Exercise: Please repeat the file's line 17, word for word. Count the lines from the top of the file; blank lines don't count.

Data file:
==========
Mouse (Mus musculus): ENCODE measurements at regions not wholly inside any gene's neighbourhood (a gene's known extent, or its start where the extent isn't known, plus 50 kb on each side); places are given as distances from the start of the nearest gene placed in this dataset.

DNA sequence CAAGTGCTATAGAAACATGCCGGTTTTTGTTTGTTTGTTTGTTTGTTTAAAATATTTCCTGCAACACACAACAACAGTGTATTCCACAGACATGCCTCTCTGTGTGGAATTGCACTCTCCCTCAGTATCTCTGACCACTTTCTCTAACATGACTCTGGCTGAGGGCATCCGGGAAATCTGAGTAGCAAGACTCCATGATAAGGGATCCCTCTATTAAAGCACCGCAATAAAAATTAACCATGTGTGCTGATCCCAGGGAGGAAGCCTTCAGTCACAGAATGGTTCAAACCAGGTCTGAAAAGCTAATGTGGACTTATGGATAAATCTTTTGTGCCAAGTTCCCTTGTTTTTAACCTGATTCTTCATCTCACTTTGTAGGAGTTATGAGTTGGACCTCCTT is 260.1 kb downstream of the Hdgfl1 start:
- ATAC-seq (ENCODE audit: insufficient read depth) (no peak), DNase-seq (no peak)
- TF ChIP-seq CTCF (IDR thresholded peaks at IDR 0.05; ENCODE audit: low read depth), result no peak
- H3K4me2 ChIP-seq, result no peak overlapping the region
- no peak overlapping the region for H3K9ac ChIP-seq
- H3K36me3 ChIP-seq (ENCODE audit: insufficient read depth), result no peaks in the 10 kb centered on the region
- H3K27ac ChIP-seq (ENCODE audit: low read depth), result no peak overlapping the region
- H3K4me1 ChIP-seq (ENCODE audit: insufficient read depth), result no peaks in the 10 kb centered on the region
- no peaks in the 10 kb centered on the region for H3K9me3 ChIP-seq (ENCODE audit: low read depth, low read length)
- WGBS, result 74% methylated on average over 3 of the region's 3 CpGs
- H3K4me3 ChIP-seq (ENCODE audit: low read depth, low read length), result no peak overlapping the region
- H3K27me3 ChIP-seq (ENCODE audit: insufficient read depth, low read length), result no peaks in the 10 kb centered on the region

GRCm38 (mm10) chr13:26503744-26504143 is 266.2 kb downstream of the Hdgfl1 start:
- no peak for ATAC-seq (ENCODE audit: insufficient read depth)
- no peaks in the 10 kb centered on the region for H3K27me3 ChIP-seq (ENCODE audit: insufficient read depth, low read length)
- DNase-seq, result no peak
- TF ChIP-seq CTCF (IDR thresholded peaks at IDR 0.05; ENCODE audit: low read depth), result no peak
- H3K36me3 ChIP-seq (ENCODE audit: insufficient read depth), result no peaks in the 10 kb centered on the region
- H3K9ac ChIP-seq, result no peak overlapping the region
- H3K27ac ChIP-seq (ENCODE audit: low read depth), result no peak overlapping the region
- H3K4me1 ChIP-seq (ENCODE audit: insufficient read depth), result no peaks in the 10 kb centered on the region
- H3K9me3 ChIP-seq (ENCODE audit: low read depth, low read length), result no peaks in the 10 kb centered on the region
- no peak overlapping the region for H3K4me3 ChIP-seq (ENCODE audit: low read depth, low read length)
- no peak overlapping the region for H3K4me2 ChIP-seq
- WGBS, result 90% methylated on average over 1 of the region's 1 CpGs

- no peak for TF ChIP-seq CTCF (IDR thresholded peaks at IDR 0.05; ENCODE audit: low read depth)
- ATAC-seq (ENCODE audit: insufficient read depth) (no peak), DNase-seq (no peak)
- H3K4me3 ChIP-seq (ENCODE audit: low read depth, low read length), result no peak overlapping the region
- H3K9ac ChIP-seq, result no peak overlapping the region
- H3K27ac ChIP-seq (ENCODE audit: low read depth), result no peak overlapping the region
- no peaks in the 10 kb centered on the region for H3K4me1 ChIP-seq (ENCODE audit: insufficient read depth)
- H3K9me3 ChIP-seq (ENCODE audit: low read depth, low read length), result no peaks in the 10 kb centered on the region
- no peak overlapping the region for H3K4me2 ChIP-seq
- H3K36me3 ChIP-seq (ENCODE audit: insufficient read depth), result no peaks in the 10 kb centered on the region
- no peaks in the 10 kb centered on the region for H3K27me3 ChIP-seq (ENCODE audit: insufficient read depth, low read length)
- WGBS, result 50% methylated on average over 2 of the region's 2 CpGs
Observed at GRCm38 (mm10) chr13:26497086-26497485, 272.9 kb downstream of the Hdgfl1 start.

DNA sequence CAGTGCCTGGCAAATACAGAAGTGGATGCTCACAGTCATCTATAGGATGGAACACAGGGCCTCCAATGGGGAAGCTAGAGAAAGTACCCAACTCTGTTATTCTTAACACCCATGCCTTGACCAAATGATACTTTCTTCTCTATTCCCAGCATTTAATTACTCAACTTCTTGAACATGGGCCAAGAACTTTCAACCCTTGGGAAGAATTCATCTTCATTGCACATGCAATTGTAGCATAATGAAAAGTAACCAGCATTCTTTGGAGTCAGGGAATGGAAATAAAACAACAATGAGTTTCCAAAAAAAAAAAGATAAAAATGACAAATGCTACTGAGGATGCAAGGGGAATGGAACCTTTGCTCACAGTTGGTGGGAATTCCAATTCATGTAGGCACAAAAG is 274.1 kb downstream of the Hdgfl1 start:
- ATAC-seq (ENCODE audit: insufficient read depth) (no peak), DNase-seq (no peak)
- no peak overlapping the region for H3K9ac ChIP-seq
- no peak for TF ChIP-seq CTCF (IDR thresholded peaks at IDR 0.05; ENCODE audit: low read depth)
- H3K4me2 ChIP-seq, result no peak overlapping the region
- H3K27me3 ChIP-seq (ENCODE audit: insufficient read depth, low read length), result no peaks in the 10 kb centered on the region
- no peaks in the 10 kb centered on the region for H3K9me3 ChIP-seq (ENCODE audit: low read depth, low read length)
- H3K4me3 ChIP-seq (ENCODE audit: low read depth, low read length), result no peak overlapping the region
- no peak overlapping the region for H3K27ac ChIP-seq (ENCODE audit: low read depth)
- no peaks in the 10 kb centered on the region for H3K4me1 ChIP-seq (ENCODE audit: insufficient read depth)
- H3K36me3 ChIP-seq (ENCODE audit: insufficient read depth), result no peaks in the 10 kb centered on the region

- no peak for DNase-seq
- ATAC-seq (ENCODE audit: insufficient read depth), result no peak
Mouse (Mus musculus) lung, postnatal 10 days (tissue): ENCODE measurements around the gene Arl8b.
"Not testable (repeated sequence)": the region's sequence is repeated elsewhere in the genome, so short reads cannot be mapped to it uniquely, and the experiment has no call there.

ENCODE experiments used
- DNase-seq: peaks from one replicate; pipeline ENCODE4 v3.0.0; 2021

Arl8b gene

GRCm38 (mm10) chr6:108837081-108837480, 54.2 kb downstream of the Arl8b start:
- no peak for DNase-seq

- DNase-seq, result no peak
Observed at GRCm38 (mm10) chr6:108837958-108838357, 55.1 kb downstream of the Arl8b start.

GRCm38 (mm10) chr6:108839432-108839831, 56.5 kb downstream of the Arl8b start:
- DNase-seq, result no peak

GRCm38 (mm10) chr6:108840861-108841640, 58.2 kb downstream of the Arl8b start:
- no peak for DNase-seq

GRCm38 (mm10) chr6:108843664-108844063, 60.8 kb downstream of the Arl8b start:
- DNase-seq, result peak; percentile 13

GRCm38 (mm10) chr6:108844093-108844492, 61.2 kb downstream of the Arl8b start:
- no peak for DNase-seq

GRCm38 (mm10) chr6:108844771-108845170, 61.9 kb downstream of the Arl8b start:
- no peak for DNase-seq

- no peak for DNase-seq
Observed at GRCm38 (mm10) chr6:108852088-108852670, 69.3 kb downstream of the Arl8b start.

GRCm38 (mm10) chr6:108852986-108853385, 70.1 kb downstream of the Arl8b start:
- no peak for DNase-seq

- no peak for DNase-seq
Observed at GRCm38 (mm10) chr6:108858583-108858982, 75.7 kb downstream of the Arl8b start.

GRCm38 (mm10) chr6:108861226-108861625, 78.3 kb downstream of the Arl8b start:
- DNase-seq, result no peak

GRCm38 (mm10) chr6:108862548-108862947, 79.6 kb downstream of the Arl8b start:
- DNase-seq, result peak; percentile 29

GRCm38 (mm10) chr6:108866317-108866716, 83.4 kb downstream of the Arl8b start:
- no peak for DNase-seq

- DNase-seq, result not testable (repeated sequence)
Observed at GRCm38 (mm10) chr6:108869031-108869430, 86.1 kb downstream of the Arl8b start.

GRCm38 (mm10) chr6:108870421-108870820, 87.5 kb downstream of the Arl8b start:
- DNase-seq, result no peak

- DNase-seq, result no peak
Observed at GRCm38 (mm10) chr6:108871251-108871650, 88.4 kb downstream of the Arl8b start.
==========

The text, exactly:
- DNase-seq, result no peak